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Madden v. Napel

United States District Court, E.D. Michigan, Southern Division

April 6, 2018

DESHAWN MADDEN, Petitioner,
v.
ROBERT NAPEL, Respondent.

          OPINION AND ORDER DENYING THE HABEAS CORPUS PETITION [1], DECLINING TO ISSUE A CERTIFICATE OF APPEALABILITY, AND GRANTING LEAVE TO APPEAL IN FORMA PAUPERIS

          VICTORIA A. ROBERTS UNITED STATES DISTRICT JUDGE

         State prisoner Deshawn Madden (“Petitioner”) filed a pro se application for a writ of habeas corpus under 28 U.S.C. § 2254. The pleading challenges Petitioner's plea-based convictions for carjacking, armed robbery, and assault with intent to commit murder. The sole ground for relief alleges that the state trial court abused its discretion and violated Petitioner's constitutional rights when the court denied Petitioner's request to withdraw his guilty plea. The State argues in an answer to the petition that Petitioner's claim does not warrant habeas relief because the state court reasonably concluded that the claim lacked merit. The Court agrees and denies the petition.

         I. Background

         Petitioner's convictions arose from two unrelated cases. In case number 14-9563, the Wayne County prosecutor charged Petitioner with carjacking, unarmed robbery, and receiving and concealing a stolen motor vehicle. In case number 15-0123, the prosecutor charged Petitioner with armed robbery, assault with intent to commit murder, and assault by strangulation. On March 9, 2015, Petitioner pleaded guilty in Wayne County Circuit Court to carjacking, Mich. Comp. Laws § 750.529a, armed robbery, Mich. Comp. Laws § 750.529, and assault with intent to commit murder, Mich. Comp. Laws § 750.83. In exchange for Petitioner's plea, the prosecutor dismissed the other three charges. The parties also agreed to concurrent sentences of sixteen to thirty years in prison.

         Before sentencing, Petitioner moved to withdraw his plea on the basis that his co-defendant, who had agreed to testify against him in the armed robbery case, had informed him by letter that she lied about everything in his case. Petitioner also stated that he had felt forced to say things at his plea proceeding. On March 23, 2015, the trial court denied Petitioner's motion and then sentenced Petitioner to three concurrent terms of sixteen to thirty years in prison.

         Petitioner applied for leave to appeal on the basis that the trial court abused its discretion and violated his constitutional rights by not allowing him to withdraw his guilty plea prior to sentencing. The Michigan Court of Appeals denied leave to appeal “for lack of merit in the grounds presented.” People v. Madden, No. 329438 (Mich. Ct. App. Nov. 5, 2015). Petitioner raised the same claim in the Michigan Supreme Court, which denied leave to appeal on May 2, 2016, because it was not persuaded to review the issue. See People v. Madden, 499 Mich. 917; 877 N.W.2d 881 (2016). On May 12, 2017, Petitioner filed his habeas corpus petition.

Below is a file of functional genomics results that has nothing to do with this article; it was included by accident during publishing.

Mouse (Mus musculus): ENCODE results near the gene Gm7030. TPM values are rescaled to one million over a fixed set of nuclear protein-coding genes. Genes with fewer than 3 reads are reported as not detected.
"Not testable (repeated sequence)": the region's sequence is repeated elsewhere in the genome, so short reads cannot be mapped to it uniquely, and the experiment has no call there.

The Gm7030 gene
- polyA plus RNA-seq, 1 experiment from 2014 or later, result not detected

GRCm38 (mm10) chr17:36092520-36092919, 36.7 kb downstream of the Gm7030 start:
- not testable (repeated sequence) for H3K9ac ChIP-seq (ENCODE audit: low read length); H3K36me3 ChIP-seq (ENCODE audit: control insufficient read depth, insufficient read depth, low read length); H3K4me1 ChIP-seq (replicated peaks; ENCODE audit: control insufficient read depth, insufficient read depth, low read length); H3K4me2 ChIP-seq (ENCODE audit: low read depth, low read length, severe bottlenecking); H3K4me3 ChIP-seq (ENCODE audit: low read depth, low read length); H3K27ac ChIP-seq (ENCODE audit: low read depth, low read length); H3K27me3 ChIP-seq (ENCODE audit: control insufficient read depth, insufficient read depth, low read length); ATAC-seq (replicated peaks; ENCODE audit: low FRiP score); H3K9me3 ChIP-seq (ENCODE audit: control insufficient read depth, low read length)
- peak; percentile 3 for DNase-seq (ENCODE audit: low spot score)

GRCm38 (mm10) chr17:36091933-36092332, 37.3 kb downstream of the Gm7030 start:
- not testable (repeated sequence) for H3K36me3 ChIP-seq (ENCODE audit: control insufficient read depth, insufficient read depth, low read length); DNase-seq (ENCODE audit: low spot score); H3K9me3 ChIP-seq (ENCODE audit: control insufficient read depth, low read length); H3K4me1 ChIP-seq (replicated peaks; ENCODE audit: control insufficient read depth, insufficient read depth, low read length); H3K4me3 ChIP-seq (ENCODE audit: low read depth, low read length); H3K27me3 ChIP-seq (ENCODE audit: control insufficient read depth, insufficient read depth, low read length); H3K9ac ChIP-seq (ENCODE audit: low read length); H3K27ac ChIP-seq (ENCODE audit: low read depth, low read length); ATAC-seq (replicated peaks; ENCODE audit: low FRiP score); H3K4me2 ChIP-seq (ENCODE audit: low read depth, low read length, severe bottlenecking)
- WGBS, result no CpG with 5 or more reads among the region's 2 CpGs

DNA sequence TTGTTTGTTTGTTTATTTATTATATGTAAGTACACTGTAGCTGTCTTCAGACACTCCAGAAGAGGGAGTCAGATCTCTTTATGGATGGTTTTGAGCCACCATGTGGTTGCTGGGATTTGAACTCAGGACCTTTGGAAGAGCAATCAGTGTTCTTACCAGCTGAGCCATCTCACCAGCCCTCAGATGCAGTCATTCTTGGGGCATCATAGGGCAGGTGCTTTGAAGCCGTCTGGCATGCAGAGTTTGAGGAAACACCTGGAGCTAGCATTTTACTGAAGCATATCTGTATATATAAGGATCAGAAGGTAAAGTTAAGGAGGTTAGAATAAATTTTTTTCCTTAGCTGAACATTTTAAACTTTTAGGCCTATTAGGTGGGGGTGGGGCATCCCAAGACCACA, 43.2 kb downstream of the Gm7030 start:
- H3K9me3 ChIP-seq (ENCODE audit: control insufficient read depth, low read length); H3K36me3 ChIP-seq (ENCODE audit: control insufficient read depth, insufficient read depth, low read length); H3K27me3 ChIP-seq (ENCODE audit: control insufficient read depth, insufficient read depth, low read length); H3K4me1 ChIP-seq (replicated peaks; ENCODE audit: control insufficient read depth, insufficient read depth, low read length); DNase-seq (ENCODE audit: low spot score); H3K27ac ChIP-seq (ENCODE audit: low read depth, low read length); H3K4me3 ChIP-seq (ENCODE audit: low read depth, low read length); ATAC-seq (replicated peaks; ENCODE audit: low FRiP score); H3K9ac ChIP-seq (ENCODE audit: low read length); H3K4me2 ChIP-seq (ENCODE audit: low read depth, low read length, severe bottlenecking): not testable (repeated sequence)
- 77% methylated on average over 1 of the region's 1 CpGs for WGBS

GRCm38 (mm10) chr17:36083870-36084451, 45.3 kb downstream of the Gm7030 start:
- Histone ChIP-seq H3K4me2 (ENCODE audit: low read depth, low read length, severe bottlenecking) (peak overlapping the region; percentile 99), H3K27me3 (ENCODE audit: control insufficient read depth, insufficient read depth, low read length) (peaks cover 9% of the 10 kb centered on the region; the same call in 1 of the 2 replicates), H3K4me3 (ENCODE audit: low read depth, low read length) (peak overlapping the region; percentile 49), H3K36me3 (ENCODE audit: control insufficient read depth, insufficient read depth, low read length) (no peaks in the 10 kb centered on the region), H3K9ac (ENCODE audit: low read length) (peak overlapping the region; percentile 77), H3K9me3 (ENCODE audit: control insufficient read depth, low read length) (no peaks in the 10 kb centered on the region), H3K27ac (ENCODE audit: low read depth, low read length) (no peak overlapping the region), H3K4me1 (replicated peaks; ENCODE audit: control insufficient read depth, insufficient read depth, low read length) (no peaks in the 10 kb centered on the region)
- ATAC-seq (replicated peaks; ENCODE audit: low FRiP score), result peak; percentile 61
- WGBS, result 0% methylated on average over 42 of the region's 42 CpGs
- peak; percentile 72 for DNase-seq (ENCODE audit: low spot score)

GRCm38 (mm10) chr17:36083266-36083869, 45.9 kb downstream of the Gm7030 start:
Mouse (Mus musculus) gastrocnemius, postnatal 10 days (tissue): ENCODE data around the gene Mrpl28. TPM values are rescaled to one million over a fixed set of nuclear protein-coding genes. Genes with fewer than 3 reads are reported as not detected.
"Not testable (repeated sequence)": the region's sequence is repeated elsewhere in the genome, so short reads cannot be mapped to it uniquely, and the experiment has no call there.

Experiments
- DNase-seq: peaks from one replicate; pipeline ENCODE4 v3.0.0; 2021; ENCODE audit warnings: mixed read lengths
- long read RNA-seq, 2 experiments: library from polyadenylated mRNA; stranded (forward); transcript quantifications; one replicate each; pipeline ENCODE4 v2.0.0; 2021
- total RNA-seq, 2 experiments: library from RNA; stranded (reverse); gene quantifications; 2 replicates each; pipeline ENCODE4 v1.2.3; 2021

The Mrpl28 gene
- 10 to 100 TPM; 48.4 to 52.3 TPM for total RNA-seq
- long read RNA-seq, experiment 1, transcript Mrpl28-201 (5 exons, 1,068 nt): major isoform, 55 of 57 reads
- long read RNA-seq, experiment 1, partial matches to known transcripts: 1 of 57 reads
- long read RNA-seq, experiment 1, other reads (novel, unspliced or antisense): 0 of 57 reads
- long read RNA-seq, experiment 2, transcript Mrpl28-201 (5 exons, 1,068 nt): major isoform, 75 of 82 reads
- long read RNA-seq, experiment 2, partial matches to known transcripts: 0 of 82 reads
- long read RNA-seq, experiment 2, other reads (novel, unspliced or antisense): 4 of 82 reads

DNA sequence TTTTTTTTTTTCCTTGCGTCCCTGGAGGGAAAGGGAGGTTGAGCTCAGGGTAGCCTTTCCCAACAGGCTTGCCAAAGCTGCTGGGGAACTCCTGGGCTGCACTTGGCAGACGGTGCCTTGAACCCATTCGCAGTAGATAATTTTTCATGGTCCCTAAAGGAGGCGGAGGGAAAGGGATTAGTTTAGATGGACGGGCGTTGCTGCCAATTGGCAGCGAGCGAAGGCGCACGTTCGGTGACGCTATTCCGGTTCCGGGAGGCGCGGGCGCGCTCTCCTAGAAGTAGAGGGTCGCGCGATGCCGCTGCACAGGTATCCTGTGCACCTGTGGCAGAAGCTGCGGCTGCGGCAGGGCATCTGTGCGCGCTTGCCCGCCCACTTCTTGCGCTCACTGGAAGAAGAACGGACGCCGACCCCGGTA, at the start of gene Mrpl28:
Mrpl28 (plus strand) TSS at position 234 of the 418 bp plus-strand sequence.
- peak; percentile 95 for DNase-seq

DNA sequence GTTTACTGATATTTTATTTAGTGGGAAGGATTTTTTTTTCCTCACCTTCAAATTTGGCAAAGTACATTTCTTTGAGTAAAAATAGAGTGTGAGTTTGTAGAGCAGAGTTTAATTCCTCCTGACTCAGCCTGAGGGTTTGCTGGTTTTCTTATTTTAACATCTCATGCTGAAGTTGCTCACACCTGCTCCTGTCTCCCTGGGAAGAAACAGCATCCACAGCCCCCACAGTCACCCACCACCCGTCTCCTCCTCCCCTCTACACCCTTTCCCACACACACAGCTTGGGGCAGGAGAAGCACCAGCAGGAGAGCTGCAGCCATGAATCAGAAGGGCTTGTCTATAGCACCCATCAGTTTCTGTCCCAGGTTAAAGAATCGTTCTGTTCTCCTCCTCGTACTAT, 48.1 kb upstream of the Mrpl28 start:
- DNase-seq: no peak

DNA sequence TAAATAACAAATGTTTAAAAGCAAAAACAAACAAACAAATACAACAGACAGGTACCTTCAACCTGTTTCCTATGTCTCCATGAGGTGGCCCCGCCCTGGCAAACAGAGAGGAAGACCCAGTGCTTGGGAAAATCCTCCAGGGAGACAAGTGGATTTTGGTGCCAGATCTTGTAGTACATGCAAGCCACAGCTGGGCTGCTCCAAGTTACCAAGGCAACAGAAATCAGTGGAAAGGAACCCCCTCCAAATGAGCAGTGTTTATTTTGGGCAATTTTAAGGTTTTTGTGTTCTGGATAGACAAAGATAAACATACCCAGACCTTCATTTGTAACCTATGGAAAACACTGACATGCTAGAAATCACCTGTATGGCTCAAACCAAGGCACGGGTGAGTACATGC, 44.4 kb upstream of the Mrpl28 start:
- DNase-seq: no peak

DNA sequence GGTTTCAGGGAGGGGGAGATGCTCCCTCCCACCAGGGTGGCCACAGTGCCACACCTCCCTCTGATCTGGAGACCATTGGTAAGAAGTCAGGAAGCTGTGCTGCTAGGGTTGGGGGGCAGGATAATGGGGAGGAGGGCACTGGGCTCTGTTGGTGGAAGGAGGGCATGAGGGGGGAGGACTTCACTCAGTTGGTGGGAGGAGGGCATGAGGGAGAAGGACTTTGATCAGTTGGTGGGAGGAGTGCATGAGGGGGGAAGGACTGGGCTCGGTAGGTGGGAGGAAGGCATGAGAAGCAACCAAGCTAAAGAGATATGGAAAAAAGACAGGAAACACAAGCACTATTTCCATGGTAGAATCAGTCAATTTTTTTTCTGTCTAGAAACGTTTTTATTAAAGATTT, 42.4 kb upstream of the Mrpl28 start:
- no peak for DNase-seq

II. Standard of Review

         A federal court's statutory authority for granting habeas corpus relief to state prisoners is 28 U.S.C. § 2254, as amended by the Antiterrorism and Effective Death Penalty Act of 1996 (AEDPA). Harrington v. Richter, 562 U.S. 86, 97 (2011). Pursuant to § 2254, the Court may not grant a state prisoner's application for the writ of habeas corpus unless the state court's adjudication of the prisoner's claims on the merits

(1) resulted in a decision that was contrary to, or involved an unreasonable application of, clearly established Federal law, as determined by the Supreme Court of the United States; or
(2) resulted in a decision that was based on an unreasonable determination of the facts in light of the evidence presented in the State court proceeding.

28 U.S.C. § 2254(d).

         “[A] federal habeas court may not issue the writ simply because that court concludes in its independent judgment that the relevant state-court decision applied clearly established federal law erroneously or incorrectly. Rather, that application must also be unreasonable.” Williams v. Taylor, 529 U.S. 362, 411 (2000). “AEDPA thus imposes a ‘highly deferential standard for evaluating state-court rulings, ' Lindh v. Murphy, 521 U.S. 320, 333, n. 7 (1997), and ‘demands that state-court decisions be given the benefit of the doubt, ' Woodford v. Visciotti, 537 U.S. 19, 24 (2002) (per curiam).” Renico v. Lett, 559 U.S. 766, 773 (2010).

         “A state court's determination that a claim lacks merit precludes federal habeas relief so long as ‘fairminded jurists could disagree' on the correctness of the state court's decision.” Richter, 562 U.S. at 101 (quoting Yarborough v. Alvarado, 541 U.S. 652, 664 (2004)). To obtain a writ of habeas corpus from a federal court, a state prisoner must show that the state court's ruling on his or her claim “was so lacking in justification that there was an error well understood and comprehended in existing law beyond any possibility for fairminded disagreement.” Id. at 103.

         Furthermore, the Court presumes that a state court's determination of a factual issue is correct unless the petitioner rebuts the presumption of correctness with clear and convincing evidence. 28 U.S.C. § 2254(e)(1); Holland v. Rivard, 800 F.3d 224, 242 (6th Cir. 2015), cert. denied, 136 S.Ct. 1384 (2016). In addition, the Court must limit its review under ยง 2254(d)(1) to the record that was ...


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